Unnecessary Toughness: Throwing the Flag on the NFL’s New Personal Conduct Policy

By: Jack Meyer

In the wake of the Ray Rice incident and subsequent domestic violence arrests involving several other NFL players during the 2014 season, the NFL encountered a public relations firestorm. The NFL faced widespread public criticism that domestic violence among NFL players had become an “epidemic” and that the male dominated league was indifferent to the issue.[1] Commissioner Roger Goodell nearly lost his job after his perceived mishandling of the Rice incident, and public pressure forced the NFL take significant action to address domestic violence offenses among its players.[2]

This pressure led the NFL to hastily implement a player conduct policy specifically aimed at addressing crimes against women, such as domestic violence and sexual assault. The NFL admittedly used this new policy as a public relations maneuver, knowing full well that the policy did little to actually prevent domestic violence and was only aimed at publicly punishing players for domestic violence. [3]

The current NFL Collective Bargaining Agreement (CBA) does not specify any exact punishments for off-field incidents. On-field player conduct violations and corresponding suspension and fine amounts were collectively bargained and are outlined in painstaking detail in the NFL’s CBA. For example, exact dollar figures are outlined for highly technical on-field offenses such as a player wearing the wrong color cleats or showing up to training camp one pound overweight, yet no penalties are expressly specified for off-field player conduct.[4] While the NFL’s new Personal Conduct Policy finally gives NFL employees notice of potential punishments for off-field behavior, the policy possesses a number of significant flaws.

  1. Collective Bargaining Issue

Perhaps the most obvious flaw is that the new Personal Conduct Policy was issued by the NFL, approved by the league’s franchise owners, but then implemented without the consent of the NFL Players Association (NFLPA).[5] The NFLPA is a party to the league’s Collective Bargaining Agreement (CBA), meaning that the new policy is a blatant labor law violation.[6] The NFL cannot materially alter the terms of an ongoing collective bargaining agreement without the consent of the opposing side.[7]

The NFL claimed that the policy was issued under the commissioner’s authority to issue discipline for conduct detrimental to the league and that therefore the policy need not be collectively bargained. The NFL stated: “The Personal Conduct Policy is issued pursuant to the commissioner’s authority under the NFL Constitution and Bylaws to define and sanction conduct detrimental to the NFL.”[8] While the commissioner does possess broad authority to punish players for conduct detrimental to the league, the new policy likely violates the CBA because it imposes a new form of discipline that was not collectively bargained. The introduction of the “Commissioner’s Exempt List” which authorizes employees to be suspended with pay while the NFL conducts an investigation into alleged personal conduct violations is not included in the league’s CBA. Although the CBA affords Goodell the power to “define and sanction conduct detrimental,” the commissioner cannot alter the forms of discipline from those previously outlined in the CBA. Thus, the new Personal Conduct Policy is likely illegal because the NFL materially altered the terms of an ongoing collective bargaining agreement without the consent of the NFLPA.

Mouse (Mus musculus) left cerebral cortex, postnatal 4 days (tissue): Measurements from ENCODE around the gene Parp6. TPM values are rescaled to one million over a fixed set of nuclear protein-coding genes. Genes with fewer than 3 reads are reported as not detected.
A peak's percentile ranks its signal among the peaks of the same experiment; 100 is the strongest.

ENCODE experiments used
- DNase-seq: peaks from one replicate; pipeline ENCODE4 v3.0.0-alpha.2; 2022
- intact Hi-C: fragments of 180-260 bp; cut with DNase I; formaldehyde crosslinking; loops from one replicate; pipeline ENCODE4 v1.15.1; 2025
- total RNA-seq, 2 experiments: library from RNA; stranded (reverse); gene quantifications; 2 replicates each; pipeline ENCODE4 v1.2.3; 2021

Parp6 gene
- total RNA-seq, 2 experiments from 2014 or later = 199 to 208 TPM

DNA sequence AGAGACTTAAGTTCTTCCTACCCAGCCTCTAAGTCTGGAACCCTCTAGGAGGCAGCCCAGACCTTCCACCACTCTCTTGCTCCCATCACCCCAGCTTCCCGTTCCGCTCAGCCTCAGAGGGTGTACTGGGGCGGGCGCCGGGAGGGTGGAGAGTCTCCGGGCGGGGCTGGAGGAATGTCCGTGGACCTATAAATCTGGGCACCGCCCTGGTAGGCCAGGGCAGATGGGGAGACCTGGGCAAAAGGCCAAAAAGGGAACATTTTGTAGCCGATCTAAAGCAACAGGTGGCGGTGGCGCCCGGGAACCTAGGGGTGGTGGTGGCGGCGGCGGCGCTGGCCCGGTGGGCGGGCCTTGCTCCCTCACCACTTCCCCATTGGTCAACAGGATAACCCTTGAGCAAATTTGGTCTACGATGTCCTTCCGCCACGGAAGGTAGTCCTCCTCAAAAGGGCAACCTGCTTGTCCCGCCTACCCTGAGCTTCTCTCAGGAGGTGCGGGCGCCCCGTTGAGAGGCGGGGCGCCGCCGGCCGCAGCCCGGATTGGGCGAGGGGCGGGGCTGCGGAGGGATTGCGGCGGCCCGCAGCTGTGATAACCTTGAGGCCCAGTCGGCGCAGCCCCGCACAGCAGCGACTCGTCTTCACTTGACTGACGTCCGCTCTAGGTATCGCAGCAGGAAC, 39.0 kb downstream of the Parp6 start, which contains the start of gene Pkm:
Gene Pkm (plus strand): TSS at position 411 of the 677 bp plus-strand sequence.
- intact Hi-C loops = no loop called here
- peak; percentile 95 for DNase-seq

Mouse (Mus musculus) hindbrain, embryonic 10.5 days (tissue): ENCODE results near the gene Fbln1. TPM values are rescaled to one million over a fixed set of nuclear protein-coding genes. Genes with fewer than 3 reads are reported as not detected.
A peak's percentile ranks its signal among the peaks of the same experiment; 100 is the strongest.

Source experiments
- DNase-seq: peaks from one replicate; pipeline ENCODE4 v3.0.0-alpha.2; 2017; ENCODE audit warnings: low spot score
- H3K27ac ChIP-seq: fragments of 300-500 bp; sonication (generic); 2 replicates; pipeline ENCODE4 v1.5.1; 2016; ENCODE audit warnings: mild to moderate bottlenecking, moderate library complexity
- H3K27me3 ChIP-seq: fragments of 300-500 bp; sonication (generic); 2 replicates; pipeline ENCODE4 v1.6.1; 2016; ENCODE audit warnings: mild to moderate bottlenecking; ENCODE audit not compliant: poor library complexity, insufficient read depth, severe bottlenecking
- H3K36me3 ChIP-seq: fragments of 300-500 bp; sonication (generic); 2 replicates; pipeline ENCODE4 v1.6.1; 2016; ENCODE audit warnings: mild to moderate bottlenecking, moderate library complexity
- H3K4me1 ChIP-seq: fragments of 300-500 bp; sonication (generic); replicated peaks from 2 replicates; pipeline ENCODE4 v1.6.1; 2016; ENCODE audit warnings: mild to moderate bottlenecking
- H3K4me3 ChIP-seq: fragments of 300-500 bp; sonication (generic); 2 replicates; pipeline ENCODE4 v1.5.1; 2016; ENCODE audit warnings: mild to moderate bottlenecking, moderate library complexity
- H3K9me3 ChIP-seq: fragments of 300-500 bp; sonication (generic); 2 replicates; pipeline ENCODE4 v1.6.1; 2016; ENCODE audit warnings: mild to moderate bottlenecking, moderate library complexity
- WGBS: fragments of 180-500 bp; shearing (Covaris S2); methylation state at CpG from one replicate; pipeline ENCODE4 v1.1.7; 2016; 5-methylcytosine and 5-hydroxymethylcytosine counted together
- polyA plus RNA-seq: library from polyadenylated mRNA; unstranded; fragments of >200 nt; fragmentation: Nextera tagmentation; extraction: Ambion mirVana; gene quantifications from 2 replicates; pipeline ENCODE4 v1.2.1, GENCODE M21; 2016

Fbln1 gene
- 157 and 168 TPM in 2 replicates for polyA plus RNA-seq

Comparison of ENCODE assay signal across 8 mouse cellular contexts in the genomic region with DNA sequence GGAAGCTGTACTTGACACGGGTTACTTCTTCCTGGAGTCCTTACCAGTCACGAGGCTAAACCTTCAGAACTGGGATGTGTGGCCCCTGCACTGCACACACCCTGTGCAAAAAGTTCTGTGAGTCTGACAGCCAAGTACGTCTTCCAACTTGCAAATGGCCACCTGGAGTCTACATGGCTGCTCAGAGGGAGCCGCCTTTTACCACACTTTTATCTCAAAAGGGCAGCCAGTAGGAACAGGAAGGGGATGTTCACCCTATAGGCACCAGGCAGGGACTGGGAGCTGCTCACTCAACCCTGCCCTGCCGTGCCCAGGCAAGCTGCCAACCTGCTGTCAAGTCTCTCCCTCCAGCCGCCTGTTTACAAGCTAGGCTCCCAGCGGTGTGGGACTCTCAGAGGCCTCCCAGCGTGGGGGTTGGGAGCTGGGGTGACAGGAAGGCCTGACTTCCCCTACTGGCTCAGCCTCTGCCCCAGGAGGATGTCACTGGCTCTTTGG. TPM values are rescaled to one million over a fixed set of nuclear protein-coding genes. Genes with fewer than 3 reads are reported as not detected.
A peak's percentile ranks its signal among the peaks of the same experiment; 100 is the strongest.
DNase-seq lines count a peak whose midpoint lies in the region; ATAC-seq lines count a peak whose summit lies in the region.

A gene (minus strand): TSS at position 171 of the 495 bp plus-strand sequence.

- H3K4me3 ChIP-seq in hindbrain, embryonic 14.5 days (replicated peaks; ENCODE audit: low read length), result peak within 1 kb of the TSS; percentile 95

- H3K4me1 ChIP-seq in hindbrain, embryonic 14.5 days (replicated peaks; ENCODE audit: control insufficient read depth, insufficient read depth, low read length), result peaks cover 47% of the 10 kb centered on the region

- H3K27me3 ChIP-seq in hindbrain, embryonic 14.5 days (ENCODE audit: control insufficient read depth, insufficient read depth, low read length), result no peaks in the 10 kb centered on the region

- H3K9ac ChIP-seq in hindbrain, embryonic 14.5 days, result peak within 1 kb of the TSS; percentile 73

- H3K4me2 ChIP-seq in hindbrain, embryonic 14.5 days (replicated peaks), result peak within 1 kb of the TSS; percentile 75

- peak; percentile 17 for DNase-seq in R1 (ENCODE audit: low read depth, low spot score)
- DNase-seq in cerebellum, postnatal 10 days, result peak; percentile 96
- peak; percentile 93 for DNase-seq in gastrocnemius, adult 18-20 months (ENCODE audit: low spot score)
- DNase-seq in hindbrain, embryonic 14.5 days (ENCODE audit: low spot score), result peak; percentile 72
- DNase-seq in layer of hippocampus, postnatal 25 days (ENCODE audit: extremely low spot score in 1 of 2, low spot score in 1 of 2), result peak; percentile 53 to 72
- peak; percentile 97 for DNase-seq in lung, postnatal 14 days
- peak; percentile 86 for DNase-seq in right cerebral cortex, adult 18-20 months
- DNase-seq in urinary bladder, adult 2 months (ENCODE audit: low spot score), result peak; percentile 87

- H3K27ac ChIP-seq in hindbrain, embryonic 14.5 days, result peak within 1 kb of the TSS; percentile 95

1. Details of the NFL’s New Personal Conduct Policy

In addition to being a labor law violation, the NFL’s new policy overwhelming favors the league and is unfairly detrimental to those who are accused of violating the policy. A six game suspension (37.5% of the NFL season) is authorized for first time “violations involving assault, battery, domestic violence or sexual assault.”[9] These suspensions can be increased (amount not specified) if “aggravating factors” are present such the use of a weapon or a crime against a child.[10] If an individual is found to have violated the policy a second time, he is banished from the NFL for life. [11]